Phosphorus Runoff from Sewage Sludge Applied to Different Slopes of Lateritic Soil
- Yan Hui Chena,
- Ming Kuang Wangb,
- Guo Wang *a,
- Ming Hua Chenc,
- Dan Luoa,
- Feng Hua Dingd and
- Rong Lia
- a Dep. of Resources and Environmental Sciences, Fujian Agriculture and Forestry Univ., Fuzhou 350002, Fujian, China
b Dep. of Agricultural Chemistry, National Taiwan Univ., Taipei 10617, Taiwan
c Water and Soil Conservation Experimental Station in Fujian Province, Fuzhou 350003, Fujian, China
d Dep. of Chemistry and Life, Zhejiang Lishui Univ., Lishui 323000, Zhejiang, China. Assigned to Associate Editor Paul DeLaune
Sewage sludge (SS) applied to sloping fields at rates that exceed annual forest nutrient requirements can be a source of phosphorus (P) in runoff. This study investigates the effects of different slopes (18, 27, 36, and 45%) on P in runoff from plots amended with SS (120 Mg ha−1). Lateritic soil (pH 5.2) was exposed to five simulated rainfalls (90 mm h−1) on outdoor plots. When sludge was broadcast and mixed with surface soils, the concentrations and loss in runoff of total P in the mixed sample (MTP), total P in the settled sample (STP), total particulate P (TPP), total suspended P (TSP), and total dissolved P (TDP) were highest at 1 or 18 d after application. Initially, pollution risks to surface waters generally increased to different degrees with steeper slopes, and then diminished gradually with dwindling differences between the slopes. The runoff losses coefficient of MTP increased in the order 36 > 45 > 27 > 18%. The initial event (1 and 18 d) accounted for 67.0 to 83.6% of total runoff P losses. Particulate fraction were dominant carriers for P losses, while with the lower slopes there was higher content of P per unit particulate fraction in runoff. Phosphorus losses were greatly affected by the interaction of sludge–soil–runoff and the modification of soil properties induced by sludge amendment. It is recommended to choose lower slopes (<27%) to reduce risk of P losses. Thus, the risk of application sludge to sloping fields in acid soils should be studied further in the field under a wider diversity of conditions.Please view the pdf by using the Full Text (PDF) link under 'View' to the left.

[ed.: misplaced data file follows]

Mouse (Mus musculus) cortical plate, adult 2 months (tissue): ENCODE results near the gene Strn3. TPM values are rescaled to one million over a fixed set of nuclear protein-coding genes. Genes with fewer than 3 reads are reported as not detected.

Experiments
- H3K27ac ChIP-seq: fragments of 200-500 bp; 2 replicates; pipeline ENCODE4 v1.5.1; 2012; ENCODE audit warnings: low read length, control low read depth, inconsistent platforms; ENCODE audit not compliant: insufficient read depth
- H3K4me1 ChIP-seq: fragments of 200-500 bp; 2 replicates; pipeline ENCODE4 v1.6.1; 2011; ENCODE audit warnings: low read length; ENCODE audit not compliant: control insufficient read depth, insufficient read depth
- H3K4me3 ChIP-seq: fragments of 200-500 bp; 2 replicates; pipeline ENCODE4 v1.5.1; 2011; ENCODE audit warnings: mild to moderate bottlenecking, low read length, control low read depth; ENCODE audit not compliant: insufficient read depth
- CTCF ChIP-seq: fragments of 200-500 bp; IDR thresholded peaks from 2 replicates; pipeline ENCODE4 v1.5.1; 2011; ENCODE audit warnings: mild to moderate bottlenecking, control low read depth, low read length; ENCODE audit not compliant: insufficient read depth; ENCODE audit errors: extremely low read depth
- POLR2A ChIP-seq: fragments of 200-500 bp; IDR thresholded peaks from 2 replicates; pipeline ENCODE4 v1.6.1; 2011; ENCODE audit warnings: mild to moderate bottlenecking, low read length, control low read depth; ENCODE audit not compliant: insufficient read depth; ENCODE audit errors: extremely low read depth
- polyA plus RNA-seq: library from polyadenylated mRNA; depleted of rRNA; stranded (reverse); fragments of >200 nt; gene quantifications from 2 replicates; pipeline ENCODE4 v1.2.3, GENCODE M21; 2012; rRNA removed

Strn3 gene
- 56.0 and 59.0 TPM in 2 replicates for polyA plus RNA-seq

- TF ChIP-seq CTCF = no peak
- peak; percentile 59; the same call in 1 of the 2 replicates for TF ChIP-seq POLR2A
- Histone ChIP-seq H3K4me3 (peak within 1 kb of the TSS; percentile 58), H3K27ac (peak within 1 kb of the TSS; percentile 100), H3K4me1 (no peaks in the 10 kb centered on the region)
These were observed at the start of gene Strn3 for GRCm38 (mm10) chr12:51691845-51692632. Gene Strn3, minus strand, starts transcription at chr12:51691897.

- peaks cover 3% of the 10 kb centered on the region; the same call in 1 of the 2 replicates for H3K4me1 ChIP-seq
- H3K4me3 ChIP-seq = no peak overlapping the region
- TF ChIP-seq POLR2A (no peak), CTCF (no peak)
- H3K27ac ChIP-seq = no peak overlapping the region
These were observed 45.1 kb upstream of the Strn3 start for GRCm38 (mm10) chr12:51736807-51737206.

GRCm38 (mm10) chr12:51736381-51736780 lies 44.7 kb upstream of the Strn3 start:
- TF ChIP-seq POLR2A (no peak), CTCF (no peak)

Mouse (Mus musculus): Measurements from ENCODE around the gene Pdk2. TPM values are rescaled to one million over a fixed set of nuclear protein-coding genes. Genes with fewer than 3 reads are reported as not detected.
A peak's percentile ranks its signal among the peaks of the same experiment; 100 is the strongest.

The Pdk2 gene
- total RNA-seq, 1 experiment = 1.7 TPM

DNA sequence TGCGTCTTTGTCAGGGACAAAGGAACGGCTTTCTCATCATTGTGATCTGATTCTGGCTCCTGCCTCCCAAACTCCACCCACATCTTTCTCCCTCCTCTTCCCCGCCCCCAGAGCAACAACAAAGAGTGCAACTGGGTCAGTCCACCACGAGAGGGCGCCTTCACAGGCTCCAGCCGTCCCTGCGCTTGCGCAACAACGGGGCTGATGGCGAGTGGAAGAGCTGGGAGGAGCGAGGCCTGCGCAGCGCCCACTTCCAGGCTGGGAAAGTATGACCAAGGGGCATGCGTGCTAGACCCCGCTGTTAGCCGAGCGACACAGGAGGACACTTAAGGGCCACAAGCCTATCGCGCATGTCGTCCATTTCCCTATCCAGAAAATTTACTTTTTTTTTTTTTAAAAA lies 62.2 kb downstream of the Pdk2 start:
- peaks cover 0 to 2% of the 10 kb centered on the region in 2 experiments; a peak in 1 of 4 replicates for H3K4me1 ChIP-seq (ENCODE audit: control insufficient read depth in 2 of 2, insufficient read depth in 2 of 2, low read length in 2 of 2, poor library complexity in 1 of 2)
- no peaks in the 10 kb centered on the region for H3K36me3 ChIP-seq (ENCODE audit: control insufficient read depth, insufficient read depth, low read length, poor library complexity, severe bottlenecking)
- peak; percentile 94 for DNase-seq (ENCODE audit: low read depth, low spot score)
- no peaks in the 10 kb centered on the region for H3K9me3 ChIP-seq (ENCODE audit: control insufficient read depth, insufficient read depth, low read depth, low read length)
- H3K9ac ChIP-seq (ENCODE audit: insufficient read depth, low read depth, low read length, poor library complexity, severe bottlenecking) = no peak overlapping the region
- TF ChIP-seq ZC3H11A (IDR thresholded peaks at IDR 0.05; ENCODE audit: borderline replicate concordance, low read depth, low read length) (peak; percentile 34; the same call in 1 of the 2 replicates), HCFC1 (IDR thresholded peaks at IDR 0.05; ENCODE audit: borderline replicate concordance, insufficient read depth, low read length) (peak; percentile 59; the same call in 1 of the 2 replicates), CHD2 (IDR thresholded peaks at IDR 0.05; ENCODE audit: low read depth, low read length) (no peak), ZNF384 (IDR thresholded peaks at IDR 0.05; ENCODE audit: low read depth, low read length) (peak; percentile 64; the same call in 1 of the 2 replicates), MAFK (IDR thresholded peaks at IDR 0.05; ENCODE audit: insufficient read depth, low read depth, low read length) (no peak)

Copyright © 2011. . Copyright © by the American Society of Agronomy, Crop Science Society of America, and Soil Science Society of America, Inc.